The up! is basically the new Lupo. Its unorthodox punctuation and lower case/proper noun situation relentlessly baffles MS Word and motoring journos alike, and insiders reliably inform me that special editions such as the Balls up! and the Cock up! are on their way. (This may not be true.)
So why is this bargainous little poppet in our list? Because it’ll allow you to tell extravagant lies to make you sound cool, that’s why. The original up! concept was rear-engined and rear-wheel drive, which was a thoroughly exciting notion. That was never going to be a production reality, obviously, but if you tell your chums that you drive a car from the VW group with rear-engine DNA, they might jump to the conclusion that you’re rolling in a 911. And who are you to correct them?
We’ve been focusing on the ‘premiumisation’ of small cars so far, haven’t we? Let’s strip it back to basics and make something really fun.
The Toyota Aygo is about as basic as new cars can get without actually driving around with no windows, and this is something to capitalise on. If you’re ordering a new one, be sure to ignore the options list and buy the cheapest one you possibly can. It’ll cost you about eight grand – call it seven-and-a-half with a bit of aggressive haggling. Then get yourself to Halfords, buy some rattle cans of appliance white and cornflower blue paint, and make your Aygo look like those ones they used to play car football on Top Gear.
The key upside of this is that the inevitable parking dings of urban living will add to the car’s character and charm – possibly the only car in the world for which this is true. (n.b. For legal reasons, we’ll point out that if you’re changing the colour of your car, you need to inform the DVLA and your insurer. And also that you shouldn’t *actually* play car football in your Aygo. That could go very badly wrong. Trust us. We still don’t talk about ‘the incident’.)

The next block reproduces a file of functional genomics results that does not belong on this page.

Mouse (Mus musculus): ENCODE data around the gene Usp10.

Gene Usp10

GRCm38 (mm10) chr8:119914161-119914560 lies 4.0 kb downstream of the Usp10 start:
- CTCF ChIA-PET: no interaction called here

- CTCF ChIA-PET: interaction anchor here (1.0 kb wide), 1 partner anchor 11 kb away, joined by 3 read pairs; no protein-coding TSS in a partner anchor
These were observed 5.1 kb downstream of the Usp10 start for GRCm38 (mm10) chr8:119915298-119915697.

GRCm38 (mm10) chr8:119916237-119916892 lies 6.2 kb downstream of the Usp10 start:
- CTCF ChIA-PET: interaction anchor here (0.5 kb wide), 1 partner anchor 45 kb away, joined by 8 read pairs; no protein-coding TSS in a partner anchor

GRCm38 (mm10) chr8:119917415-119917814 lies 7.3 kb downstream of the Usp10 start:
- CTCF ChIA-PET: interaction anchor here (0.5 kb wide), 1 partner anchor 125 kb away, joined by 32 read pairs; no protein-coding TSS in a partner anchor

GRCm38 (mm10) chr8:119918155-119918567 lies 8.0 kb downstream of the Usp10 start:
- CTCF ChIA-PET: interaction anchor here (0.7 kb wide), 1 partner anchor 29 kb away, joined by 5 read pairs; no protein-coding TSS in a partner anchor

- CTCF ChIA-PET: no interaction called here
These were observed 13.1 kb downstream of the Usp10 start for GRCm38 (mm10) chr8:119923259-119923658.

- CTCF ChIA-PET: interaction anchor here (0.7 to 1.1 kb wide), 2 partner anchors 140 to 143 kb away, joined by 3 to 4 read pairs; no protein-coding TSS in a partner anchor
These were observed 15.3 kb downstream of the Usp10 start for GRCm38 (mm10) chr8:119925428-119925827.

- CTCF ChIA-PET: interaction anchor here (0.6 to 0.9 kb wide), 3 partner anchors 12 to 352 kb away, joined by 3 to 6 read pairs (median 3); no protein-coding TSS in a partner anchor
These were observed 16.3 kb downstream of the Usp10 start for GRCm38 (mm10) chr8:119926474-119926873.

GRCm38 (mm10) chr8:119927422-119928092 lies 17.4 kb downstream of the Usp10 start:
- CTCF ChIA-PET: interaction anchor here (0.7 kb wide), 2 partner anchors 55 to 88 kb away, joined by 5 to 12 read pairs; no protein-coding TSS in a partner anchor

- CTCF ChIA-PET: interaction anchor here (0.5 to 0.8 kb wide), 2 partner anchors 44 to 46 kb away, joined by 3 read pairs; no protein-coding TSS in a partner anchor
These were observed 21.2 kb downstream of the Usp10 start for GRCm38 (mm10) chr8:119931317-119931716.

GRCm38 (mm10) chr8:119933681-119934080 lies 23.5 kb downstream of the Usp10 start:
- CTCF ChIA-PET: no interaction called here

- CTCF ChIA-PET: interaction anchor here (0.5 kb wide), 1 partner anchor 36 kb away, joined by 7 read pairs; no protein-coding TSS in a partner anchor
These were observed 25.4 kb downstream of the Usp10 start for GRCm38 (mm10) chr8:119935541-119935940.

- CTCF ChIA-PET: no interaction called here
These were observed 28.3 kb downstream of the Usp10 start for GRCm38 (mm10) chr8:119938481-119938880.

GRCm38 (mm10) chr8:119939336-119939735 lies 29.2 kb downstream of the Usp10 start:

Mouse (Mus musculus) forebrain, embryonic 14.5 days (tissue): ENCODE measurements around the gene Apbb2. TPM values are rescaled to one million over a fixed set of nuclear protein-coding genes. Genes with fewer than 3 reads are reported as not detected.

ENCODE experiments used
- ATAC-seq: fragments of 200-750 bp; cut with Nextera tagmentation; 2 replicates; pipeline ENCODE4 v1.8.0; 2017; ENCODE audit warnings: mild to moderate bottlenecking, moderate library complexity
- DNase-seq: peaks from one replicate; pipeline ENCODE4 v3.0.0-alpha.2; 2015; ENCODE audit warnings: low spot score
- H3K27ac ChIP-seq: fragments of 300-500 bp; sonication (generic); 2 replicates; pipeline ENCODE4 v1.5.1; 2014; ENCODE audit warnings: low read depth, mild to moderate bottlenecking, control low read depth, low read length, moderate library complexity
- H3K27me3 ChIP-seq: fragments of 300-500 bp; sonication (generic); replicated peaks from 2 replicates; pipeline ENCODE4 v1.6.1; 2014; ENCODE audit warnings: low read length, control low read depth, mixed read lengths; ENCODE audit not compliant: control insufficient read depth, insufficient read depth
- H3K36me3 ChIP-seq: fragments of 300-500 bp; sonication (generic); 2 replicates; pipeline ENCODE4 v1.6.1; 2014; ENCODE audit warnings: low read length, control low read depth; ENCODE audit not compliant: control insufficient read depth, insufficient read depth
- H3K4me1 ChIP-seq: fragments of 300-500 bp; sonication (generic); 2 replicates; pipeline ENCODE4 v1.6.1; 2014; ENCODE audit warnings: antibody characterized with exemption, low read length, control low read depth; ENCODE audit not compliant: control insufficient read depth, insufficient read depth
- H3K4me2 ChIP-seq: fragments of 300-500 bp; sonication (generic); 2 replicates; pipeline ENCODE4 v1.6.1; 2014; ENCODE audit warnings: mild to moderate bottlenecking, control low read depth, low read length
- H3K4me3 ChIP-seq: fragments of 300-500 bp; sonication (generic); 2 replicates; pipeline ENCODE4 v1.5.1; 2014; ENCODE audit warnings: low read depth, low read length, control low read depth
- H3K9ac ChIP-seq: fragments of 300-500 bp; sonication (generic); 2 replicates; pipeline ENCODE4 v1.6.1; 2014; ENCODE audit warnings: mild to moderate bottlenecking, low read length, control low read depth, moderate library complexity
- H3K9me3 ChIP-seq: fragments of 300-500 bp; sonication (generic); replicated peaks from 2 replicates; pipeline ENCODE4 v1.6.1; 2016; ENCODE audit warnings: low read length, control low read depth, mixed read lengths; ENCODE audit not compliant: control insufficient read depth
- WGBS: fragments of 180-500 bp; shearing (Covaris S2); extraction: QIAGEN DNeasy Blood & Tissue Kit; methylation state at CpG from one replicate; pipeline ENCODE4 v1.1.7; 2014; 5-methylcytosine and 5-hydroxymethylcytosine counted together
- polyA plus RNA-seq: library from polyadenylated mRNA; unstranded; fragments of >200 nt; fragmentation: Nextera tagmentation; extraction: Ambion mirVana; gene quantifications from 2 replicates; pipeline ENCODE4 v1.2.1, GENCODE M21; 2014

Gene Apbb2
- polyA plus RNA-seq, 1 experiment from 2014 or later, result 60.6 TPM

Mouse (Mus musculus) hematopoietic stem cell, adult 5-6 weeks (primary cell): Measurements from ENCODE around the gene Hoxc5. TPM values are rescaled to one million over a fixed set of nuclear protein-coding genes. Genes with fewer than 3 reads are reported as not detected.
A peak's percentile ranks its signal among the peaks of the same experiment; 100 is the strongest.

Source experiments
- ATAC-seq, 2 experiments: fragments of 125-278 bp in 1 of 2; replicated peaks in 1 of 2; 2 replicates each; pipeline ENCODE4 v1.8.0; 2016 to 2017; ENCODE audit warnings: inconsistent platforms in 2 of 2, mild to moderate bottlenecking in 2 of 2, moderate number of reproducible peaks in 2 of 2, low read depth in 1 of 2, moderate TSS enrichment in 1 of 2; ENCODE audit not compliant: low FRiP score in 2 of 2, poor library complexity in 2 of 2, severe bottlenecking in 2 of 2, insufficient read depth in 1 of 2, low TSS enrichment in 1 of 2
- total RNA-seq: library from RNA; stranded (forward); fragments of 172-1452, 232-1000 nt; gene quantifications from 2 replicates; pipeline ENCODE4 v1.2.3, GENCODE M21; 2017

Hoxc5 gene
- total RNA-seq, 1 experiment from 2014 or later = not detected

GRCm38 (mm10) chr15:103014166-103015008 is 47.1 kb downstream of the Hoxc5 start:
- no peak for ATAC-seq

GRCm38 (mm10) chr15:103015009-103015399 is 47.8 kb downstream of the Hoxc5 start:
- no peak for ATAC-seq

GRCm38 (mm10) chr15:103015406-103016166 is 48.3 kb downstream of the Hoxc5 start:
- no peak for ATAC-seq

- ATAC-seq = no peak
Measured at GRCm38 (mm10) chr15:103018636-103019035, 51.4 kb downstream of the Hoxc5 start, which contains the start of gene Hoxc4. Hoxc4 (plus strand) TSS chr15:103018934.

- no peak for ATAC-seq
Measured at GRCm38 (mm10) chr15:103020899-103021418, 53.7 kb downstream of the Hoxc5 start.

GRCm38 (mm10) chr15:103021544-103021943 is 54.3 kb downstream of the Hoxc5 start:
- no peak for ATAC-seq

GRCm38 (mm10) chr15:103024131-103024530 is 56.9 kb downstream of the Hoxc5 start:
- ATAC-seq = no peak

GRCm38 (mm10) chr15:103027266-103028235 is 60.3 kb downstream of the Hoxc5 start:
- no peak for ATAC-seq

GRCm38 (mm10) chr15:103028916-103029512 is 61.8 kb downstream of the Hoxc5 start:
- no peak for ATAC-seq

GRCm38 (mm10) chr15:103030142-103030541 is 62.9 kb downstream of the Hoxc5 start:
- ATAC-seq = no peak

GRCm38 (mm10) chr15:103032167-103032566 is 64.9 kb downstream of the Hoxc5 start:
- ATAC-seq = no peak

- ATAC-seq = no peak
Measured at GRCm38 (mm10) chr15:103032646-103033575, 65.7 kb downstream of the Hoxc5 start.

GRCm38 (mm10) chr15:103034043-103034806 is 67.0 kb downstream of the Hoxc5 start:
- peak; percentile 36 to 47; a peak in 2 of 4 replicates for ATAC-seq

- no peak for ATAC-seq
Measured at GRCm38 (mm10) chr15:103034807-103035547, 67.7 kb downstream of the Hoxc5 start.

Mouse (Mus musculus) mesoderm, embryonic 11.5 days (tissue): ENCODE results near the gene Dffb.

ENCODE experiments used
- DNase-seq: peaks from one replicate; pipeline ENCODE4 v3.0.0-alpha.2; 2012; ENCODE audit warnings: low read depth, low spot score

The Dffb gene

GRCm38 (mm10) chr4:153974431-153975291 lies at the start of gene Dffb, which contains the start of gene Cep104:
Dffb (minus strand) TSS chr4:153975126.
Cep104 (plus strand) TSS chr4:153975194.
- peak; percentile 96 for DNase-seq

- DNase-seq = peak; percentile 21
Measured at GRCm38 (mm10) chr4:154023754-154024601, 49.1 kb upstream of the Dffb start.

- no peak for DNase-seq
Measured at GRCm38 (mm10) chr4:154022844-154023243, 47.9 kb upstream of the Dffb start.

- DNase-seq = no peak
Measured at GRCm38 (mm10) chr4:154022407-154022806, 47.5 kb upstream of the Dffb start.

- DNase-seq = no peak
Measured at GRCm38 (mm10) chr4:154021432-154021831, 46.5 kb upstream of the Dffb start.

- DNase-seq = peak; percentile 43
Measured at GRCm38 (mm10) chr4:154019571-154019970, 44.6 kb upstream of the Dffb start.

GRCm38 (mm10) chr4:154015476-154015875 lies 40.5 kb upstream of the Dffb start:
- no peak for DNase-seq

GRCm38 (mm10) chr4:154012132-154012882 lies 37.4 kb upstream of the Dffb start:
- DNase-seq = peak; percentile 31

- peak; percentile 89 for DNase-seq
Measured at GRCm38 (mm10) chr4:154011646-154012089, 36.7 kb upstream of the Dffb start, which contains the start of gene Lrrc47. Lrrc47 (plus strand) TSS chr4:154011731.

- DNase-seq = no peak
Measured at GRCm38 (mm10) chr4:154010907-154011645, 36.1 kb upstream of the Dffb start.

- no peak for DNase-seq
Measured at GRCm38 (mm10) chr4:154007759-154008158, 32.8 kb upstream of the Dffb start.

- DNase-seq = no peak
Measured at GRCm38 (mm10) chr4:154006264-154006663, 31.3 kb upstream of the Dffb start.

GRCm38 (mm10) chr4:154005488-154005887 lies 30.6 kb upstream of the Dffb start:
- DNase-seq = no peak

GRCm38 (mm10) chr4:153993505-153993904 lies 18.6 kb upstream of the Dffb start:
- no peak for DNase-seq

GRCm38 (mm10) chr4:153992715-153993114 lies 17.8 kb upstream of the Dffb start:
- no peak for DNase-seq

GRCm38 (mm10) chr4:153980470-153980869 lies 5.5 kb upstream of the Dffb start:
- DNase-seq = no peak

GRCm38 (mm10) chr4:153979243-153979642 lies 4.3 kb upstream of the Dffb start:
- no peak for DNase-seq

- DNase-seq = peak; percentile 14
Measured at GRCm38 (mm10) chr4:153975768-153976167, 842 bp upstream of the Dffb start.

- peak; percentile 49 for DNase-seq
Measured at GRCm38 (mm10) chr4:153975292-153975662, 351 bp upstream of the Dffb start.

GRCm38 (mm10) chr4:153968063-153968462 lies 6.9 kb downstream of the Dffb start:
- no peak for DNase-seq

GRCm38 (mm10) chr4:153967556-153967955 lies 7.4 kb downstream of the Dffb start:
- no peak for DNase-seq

Bez from the Happy Mondays drives a black cab. So does Stephen Fry. And, of course, so do a fair few London cabbies. The classic black cab, the FX4, is pretty much the best car to drive around town; OK, it’s not small and nimble like all of the cars above, and it’s not super-eco-friendly, but it has an amazing turning circle and you’ll always be waved out of side roads. They’re inherently reliable and practical too.
Due to TfL regulations mandating that all cabs need to comply with Euro 3 exhaust emission regs, the old-style taxis are going to be extinct pretty soon. Well, extinct as taxis at least.
You’ll still be able to buy one and drive it around as your own private car – why not do the decent thing and save one from being scrapped? You never know, it may one day be worth as much as an old red phone box.
Remember, though, that you can’t make a sly bit of cash on the side by picking up fares in it – the local constabulary will be all over you. Oh, and if it’s not registered as a Hackney carriage (which it won’t be, obviously) then it’s not Congestion Charge exempt, so it doesn’t actually fit into this list at all. But we still maintain that the idea has merit. Maybe it’ll convince you to retrain as a taxi driver? Learning ‘The Knowledge’ sounds like a blast.
So, lots to think about there. And while they’re all exempt from the Congestion Charge (well, except the taxi), don’t think of this as an exclusively London-centric solution: any one of these cars could be ideal personal transport for any city you care to name. Cheap(ish), frugal, stylish, spiffy and practical – that’s living the dream, is it not